A Windows bug has been found to work in favor of victims instead of attackers, allowing WannaCry victims that run Windows XP to decrypt the files encrypted by the ransomware.
Adrien Guinet, a researcher with security firm QuarksLab, who also created software that should help victims to recover the prime numbers of the RSA private key used by WannaCry.
But the software works only on Windows XP machines, only on computers that haven’t been rebooted after infection, and only if the computer’s memory hasn’t been reallocated and erased.
“The main issue is that the CryptDestroyKey and CryptReleaseContext does not erase the prime numbers from memory before freeing the associated memory,” Guinet explained.
“This is not really a mistake from the ransomware authors, as they properly use the Windows Crypto API. Indeed, for what I’ve tested, under Windows 10, CryptReleaseContext does cleanup the memory (and so this recovery technique won’t work). It can work under Windows XP because, in this version, CryptReleaseContext does not do the cleanup. Moreover, MSDN [Microsoft Developer Network] states this, for this function: ‘After this function is called, the released CSP handle is no longer valid. This function does not destroy key containers or key pairs.” So, it seems that there are no clean and cross-platform ways under Windows to clean this memory.”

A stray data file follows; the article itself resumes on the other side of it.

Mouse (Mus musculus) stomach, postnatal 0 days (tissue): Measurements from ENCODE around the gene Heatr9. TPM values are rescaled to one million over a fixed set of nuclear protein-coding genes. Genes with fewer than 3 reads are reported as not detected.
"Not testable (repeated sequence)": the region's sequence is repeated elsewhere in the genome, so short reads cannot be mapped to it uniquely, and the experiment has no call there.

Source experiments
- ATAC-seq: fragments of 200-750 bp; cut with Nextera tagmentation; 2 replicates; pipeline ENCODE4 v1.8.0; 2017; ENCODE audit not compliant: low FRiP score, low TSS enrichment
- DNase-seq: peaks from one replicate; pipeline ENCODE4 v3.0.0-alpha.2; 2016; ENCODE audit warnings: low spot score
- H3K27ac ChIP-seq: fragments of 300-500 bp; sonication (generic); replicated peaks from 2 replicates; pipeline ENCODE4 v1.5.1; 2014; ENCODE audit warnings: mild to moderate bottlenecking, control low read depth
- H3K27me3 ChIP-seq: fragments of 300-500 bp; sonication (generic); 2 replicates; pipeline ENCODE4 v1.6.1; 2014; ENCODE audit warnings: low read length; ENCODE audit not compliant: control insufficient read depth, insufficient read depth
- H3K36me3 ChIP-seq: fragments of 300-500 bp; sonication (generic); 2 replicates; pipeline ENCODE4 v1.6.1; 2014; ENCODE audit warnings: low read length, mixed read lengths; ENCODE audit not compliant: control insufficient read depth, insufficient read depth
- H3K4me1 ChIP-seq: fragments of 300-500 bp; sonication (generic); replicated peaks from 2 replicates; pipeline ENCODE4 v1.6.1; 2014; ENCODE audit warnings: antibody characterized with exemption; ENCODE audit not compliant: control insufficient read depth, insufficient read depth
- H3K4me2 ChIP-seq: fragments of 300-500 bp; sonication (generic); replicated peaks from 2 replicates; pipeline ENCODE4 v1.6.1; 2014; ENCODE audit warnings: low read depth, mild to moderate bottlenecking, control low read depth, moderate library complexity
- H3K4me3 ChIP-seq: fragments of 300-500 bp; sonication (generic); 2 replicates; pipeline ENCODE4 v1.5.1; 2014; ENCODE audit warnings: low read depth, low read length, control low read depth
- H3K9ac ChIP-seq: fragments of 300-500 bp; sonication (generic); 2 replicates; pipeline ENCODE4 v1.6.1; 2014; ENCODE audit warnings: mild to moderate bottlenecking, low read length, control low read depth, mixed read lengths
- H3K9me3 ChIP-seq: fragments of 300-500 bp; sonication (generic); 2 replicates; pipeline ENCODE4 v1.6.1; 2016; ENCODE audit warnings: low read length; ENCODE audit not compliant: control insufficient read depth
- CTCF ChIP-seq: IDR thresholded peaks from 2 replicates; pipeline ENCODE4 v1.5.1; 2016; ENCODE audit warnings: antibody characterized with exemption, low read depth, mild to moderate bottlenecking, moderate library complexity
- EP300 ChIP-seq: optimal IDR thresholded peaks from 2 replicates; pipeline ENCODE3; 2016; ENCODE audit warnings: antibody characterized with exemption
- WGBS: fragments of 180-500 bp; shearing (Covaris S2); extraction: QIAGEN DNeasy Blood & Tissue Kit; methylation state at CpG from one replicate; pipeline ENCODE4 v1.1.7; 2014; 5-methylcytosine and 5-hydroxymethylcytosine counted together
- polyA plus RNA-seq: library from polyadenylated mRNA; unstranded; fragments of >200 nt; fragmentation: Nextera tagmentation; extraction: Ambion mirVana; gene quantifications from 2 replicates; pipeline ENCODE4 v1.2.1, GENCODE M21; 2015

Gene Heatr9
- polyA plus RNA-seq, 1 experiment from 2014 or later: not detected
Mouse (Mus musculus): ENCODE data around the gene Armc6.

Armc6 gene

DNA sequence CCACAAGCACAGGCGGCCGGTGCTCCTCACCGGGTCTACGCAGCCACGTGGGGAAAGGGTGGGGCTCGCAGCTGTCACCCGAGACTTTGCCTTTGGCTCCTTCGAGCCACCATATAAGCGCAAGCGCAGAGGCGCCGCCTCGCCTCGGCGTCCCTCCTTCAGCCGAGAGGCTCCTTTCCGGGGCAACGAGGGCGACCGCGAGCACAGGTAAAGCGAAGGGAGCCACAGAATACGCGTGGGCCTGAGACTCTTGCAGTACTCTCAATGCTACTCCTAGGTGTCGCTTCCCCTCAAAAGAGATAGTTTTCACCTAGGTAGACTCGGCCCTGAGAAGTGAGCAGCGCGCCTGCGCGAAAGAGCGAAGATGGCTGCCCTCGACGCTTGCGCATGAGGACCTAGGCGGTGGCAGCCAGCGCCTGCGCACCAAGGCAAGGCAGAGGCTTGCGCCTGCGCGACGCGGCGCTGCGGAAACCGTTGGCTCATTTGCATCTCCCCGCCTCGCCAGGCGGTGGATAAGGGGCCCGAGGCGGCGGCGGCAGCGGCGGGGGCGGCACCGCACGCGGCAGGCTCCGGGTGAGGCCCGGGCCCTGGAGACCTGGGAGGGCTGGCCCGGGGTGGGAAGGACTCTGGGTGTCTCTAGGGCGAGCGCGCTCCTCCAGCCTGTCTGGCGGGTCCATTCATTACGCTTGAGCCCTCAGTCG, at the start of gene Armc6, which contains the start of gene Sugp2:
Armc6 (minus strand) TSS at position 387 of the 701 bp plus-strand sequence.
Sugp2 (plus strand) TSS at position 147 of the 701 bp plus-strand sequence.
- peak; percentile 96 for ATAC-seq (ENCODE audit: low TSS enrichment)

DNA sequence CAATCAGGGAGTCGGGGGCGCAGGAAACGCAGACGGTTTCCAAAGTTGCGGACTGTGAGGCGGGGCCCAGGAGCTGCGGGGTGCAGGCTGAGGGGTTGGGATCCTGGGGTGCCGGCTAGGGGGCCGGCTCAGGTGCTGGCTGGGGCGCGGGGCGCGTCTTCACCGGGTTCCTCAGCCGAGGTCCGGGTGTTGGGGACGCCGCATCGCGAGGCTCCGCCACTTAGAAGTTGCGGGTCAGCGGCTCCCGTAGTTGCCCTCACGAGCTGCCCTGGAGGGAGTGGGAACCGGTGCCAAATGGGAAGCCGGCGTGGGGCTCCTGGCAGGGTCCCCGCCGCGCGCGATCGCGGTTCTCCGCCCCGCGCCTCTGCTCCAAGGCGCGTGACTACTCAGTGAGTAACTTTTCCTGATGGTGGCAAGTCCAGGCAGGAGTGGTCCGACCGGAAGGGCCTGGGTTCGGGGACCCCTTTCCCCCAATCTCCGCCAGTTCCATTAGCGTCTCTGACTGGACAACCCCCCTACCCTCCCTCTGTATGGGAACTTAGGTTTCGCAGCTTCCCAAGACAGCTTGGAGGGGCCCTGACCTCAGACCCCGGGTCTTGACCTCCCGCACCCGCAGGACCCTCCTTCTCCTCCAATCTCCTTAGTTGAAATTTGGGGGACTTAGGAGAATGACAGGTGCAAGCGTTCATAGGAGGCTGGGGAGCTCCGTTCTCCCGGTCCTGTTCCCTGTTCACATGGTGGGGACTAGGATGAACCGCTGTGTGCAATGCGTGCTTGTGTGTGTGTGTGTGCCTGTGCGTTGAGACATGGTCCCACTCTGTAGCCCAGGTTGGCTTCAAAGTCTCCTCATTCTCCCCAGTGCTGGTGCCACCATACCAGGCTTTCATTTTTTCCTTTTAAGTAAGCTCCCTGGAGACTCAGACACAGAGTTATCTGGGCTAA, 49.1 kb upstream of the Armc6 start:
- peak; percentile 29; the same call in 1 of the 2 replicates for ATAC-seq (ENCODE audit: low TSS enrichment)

Other researchers tested the tool, and it worked for some but not for others. As Guinet noted, “you need some luck for this to work.”
Windows XP users will be able to try this tool out – they just need to remember not to reboot their infected machine.